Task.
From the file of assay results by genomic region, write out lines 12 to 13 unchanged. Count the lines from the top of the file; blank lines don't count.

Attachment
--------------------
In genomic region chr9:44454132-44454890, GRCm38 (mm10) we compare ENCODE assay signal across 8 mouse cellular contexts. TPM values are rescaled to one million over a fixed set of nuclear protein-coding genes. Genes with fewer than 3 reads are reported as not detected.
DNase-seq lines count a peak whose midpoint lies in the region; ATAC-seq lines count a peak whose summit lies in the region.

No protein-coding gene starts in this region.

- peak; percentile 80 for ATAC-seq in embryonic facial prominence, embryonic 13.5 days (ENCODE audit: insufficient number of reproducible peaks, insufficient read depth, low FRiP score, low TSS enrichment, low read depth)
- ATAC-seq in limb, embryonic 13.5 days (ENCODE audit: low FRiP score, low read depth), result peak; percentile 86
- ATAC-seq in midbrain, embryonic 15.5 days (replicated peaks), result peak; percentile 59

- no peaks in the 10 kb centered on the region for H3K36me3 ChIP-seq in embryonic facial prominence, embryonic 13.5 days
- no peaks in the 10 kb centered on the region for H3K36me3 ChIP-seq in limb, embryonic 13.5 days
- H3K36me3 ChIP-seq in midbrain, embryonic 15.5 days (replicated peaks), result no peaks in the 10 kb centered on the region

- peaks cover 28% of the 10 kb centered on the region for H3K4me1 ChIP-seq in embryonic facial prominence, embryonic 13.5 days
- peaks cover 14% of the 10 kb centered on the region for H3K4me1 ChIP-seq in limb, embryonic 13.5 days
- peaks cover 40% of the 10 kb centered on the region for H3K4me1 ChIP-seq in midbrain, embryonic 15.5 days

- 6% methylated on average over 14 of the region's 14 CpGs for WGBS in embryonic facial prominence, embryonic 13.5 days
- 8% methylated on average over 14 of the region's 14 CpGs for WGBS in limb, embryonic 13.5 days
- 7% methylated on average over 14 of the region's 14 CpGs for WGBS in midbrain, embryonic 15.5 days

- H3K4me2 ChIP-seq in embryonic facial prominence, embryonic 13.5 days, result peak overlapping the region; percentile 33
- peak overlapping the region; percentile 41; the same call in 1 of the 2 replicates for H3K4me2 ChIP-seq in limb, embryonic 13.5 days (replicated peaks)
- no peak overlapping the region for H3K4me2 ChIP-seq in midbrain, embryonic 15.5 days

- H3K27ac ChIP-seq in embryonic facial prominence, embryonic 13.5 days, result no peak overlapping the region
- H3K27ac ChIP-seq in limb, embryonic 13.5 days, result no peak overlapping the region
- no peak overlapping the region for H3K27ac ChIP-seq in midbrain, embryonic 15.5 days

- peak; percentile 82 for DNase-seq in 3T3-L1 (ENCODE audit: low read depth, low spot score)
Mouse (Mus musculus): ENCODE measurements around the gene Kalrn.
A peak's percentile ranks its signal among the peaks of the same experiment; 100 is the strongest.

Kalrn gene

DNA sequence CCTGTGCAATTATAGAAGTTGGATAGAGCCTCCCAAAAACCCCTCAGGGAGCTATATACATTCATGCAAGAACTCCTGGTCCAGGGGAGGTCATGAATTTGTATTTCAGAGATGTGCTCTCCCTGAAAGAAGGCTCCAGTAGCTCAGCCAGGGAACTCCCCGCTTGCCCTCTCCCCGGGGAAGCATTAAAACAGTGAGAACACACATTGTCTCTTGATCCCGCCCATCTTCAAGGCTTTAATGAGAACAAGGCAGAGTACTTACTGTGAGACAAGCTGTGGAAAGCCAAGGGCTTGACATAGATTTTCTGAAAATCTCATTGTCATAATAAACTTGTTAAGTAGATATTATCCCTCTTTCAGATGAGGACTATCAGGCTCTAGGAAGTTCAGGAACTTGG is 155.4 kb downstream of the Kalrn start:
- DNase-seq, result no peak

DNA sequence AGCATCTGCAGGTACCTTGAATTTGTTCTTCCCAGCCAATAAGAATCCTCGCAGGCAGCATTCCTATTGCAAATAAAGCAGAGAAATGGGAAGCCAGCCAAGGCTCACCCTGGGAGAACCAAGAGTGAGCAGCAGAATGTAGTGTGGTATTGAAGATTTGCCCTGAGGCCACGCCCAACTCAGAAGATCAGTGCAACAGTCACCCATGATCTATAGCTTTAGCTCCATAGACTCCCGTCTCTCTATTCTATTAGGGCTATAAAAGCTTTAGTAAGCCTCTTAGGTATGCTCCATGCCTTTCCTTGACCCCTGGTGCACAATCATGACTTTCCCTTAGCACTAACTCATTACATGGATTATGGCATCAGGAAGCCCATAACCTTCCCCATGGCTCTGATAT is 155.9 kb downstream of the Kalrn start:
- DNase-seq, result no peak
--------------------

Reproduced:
- peaks cover 40% of the 10 kb centered on the region for H3K4me1 ChIP-seq in midbrain, embryonic 15.5 days

- 6% methylated on average over 14 of the region's 14 CpGs for WGBS in embryonic facial prominence, embryonic 13.5 days